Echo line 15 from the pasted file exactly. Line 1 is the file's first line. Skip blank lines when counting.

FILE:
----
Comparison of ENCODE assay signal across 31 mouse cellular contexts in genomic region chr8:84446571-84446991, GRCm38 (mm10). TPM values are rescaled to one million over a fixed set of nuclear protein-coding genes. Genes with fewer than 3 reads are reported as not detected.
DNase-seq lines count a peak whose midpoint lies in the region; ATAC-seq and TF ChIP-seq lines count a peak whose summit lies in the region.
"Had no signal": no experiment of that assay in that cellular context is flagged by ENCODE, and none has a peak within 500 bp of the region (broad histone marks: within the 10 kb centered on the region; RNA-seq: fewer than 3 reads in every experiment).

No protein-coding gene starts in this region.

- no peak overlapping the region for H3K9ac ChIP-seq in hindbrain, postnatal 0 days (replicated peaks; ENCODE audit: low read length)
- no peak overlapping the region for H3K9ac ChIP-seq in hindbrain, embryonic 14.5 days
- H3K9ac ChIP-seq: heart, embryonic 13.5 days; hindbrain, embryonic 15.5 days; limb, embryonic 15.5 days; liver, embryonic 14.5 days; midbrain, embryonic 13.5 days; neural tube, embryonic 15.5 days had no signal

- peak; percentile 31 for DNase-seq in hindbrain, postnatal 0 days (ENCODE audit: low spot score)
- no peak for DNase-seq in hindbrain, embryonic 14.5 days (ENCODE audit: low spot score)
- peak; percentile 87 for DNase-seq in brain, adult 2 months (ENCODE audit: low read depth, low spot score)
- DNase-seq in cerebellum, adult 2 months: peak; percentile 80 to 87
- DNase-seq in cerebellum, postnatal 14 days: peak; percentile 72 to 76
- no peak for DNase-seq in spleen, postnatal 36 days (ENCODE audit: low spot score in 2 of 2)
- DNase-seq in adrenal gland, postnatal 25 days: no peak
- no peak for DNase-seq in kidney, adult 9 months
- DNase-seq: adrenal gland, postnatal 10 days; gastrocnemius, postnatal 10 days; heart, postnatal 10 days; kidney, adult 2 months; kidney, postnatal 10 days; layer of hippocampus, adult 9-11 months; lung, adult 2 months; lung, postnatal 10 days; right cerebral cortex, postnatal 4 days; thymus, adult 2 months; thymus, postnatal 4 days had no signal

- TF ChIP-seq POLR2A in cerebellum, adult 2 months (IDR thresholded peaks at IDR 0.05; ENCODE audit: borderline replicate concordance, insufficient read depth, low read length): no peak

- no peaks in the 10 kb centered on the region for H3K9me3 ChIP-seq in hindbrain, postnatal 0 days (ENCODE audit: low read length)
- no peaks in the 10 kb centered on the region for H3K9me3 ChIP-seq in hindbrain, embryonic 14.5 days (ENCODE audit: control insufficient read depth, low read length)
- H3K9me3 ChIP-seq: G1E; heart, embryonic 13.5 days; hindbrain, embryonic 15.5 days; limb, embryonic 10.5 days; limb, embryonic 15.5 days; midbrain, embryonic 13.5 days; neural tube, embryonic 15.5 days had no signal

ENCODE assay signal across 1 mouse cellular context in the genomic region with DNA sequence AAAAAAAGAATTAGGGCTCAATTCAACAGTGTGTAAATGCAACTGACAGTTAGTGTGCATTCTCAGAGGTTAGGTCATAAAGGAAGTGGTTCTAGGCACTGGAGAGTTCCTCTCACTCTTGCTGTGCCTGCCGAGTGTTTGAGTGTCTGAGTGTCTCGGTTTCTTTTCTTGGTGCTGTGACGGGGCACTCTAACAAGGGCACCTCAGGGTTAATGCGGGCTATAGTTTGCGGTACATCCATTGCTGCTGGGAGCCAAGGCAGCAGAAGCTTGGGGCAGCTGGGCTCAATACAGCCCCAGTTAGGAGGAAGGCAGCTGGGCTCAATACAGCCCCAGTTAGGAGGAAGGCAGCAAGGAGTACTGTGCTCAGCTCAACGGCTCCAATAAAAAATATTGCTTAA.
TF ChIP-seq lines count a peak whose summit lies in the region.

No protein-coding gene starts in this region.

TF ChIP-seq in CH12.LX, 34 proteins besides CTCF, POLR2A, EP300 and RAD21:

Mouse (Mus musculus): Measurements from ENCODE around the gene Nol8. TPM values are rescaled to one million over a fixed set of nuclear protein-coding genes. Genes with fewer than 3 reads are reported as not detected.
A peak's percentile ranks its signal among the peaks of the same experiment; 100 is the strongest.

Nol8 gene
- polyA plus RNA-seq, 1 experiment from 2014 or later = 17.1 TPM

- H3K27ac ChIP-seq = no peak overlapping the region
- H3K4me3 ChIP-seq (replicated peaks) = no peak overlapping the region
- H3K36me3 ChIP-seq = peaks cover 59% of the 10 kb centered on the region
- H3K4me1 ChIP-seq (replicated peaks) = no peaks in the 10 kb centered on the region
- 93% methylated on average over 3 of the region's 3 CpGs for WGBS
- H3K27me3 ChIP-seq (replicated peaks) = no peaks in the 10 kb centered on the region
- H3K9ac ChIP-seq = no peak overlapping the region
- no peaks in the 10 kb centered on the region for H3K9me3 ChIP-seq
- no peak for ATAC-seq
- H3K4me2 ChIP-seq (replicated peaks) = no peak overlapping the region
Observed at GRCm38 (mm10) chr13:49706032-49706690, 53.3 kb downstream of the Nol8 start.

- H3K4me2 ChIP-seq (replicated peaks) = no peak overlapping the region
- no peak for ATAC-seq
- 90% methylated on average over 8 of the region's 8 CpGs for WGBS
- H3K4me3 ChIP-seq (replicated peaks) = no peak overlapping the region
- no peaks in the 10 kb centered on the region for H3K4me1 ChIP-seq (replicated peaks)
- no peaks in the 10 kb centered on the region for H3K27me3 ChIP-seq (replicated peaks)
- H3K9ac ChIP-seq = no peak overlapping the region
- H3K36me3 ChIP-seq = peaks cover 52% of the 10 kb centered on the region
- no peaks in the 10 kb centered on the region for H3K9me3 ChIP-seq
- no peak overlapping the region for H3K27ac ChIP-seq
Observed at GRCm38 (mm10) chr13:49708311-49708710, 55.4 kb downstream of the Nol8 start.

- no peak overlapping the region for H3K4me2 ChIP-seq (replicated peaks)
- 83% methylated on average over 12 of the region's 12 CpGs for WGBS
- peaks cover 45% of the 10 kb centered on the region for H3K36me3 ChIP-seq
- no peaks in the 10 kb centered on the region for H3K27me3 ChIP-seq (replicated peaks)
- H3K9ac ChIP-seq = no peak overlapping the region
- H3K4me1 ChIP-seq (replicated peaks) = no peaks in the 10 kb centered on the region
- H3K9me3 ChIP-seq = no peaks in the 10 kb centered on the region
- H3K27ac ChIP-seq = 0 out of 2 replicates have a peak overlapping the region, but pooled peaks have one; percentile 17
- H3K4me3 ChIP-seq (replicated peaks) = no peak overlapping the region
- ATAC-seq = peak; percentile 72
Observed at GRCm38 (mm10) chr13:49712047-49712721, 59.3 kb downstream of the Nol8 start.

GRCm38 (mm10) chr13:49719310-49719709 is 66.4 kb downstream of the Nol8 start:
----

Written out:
- no peak for DNase-seq in kidney, adult 9 months